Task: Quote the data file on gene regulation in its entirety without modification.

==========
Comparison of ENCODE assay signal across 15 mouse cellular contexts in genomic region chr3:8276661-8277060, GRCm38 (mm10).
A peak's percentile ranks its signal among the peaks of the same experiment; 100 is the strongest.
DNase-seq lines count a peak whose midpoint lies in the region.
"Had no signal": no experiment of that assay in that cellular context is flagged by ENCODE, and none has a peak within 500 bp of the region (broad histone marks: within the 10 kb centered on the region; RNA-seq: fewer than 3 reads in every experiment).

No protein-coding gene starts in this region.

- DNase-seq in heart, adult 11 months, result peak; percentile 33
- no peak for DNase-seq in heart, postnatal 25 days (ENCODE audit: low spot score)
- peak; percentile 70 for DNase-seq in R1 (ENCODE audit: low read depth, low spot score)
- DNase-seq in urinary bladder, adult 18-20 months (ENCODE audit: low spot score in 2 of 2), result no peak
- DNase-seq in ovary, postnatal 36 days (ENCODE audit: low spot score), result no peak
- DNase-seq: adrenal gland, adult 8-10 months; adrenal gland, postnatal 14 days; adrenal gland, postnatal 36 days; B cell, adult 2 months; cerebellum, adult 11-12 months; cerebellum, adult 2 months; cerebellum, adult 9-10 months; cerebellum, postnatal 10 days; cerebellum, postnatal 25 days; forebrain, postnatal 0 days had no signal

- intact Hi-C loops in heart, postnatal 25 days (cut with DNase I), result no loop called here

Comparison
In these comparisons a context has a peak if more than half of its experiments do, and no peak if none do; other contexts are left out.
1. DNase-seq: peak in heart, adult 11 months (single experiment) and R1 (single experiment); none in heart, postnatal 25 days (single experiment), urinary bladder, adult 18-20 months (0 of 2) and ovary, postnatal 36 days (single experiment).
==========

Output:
Comparison of ENCODE assay signal across 15 mouse cellular contexts in genomic region chr3:8276661-8277060, GRCm38 (mm10).
A peak's percentile ranks its signal among the peaks of the same experiment; 100 is the strongest.
DNase-seq lines count a peak whose midpoint lies in the region.
"Had no signal": no experiment of that assay in that cellular context is flagged by ENCODE, and none has a peak within 500 bp of the region (broad histone marks: within the 10 kb centered on the region; RNA-seq: fewer than 3 reads in every experiment).

No protein-coding gene starts in this region.

- DNase-seq in heart, adult 11 months, result peak; percentile 33
- no peak for DNase-seq in heart, postnatal 25 days (ENCODE audit: low spot score)
- peak; percentile 70 for DNase-seq in R1 (ENCODE audit: low read depth, low spot score)
- DNase-seq in urinary bladder, adult 18-20 months (ENCODE audit: low spot score in 2 of 2), result no peak
- DNase-seq in ovary, postnatal 36 days (ENCODE audit: low spot score), result no peak
- DNase-seq: adrenal gland, adult 8-10 months; adrenal gland, postnatal 14 days; adrenal gland, postnatal 36 days; B cell, adult 2 months; cerebellum, adult 11-12 months; cerebellum, adult 2 months; cerebellum, adult 9-10 months; cerebellum, postnatal 10 days; cerebellum, postnatal 25 days; forebrain, postnatal 0 days had no signal

- intact Hi-C loops in heart, postnatal 25 days (cut with DNase I), result no loop called here

Comparison
In these comparisons a context has a peak if more than half of its experiments do, and no peak if none do; other contexts are left out.
1. DNase-seq: peak in heart, adult 11 months (single experiment) and R1 (single experiment); none in heart, postnatal 25 days (single experiment), urinary bladder, adult 18-20 months (0 of 2) and ovary, postnatal 36 days (single experiment).